Time to fix the fence boards to the rails, using the string line as a guide to keep the boards nice and level across the span of the fence itself. After you have fixed several boards to the rails make sure you test for plumb every 6 boards or so with your spirit level. This will ensure the boards don’t creep, which means go off plumb. If they do start to creep then tilt the boards ever so slightly in the direction that will make the board true again, repeat till plumb and then carry on as before fixing the boards as you go, until the entire fence is covered.
Tip: Every now and then pluck the string line to make sure it’s not catching on splinters, which can make the boards go up slightly and give you uneven finish.
Tip: To fix the boards to the fence you can hire a nail gun for around £40 from any good tool hire company. This will speed up the process and there will be no bent nails for you to deal with.
Contact your local tool hire our builders merchant for more info on this or drop me quick message and I will advise you on were to go and what type would suite for your project.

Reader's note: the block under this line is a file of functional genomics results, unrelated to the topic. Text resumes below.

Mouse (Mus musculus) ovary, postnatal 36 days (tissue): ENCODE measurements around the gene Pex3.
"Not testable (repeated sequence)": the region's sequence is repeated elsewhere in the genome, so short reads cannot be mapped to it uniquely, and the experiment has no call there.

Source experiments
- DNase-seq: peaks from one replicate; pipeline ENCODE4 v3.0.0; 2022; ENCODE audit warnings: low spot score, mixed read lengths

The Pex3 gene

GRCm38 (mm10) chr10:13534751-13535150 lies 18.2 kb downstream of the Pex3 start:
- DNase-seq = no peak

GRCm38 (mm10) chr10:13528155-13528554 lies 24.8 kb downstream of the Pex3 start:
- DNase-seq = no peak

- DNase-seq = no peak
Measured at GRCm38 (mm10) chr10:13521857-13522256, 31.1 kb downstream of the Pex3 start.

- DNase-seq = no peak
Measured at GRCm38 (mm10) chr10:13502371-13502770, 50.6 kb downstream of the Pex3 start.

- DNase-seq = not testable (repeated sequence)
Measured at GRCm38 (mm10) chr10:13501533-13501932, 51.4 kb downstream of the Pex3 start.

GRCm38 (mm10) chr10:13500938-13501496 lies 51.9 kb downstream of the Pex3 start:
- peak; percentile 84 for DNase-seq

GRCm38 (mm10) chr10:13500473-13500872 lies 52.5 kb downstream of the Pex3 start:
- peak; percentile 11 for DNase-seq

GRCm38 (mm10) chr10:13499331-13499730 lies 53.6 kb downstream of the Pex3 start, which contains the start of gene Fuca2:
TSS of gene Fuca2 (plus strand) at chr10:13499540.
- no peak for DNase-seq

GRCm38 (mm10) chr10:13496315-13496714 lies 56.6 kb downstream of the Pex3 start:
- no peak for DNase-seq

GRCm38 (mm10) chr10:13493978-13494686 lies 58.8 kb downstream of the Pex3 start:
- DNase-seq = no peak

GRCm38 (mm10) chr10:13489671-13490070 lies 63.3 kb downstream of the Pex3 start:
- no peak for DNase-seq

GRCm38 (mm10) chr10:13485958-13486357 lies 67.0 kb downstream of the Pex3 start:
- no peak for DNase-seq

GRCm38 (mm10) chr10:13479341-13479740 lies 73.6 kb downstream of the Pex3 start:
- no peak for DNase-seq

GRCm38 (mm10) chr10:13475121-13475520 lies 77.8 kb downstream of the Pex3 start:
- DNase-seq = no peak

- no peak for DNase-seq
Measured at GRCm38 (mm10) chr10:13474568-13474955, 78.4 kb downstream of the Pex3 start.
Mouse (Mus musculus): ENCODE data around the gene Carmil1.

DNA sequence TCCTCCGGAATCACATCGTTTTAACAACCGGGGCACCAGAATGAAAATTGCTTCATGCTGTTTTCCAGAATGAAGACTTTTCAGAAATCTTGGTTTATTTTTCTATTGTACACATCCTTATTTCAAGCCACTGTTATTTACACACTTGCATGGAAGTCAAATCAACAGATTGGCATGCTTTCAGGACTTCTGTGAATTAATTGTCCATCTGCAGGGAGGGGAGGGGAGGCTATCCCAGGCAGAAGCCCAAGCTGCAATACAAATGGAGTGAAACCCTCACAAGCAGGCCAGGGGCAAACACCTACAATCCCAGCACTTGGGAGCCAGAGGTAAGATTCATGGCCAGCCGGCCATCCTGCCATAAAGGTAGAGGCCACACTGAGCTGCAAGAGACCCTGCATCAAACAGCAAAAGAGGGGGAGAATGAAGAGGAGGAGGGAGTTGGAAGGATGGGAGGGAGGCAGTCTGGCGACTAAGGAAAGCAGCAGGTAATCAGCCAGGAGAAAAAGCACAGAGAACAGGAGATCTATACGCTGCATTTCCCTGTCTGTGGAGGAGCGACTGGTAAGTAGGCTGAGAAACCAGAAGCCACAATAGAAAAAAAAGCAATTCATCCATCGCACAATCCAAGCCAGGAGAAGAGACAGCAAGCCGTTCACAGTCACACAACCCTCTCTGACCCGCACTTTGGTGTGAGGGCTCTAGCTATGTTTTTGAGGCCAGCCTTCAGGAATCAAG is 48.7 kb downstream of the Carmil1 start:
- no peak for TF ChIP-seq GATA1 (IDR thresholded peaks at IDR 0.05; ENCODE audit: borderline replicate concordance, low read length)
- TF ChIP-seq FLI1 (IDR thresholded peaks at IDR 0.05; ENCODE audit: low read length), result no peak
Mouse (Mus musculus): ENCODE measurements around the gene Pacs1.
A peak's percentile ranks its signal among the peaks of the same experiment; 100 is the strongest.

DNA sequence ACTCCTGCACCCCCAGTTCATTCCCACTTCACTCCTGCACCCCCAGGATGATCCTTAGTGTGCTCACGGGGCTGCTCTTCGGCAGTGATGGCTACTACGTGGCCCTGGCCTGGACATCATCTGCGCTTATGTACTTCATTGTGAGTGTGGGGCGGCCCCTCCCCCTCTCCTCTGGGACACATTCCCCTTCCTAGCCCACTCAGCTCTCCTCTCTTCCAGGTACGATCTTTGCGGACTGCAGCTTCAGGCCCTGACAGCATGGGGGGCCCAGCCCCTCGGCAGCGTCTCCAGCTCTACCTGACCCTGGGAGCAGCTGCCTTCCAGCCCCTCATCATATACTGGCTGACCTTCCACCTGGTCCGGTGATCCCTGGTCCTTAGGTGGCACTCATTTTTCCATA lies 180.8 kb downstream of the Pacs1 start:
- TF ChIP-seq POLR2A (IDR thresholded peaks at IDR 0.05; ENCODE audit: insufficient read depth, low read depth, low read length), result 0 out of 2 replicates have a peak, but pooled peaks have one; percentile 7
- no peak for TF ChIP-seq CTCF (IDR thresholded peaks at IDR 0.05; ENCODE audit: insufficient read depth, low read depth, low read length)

Now that we have covered the whole fence with boards and they are all nice and straight, its time to ad the finishing touches, capping and gravel boards. Firstly fix the capping to the top of the fence by pulling any boards that are a bit bent in so that they fit into the groove on the bottom of capping and fix with fence board nails about every 2ft or so. The capping ads a finishing touch while also stopping the wood from distorting out of place in the changing climate, keeping the fence looking good all year round. If you try to do this at a later stage you will find its a real struggle to get all the boards into the groove when they are bent out of shape, so do this soon as possible after you have attached the boards.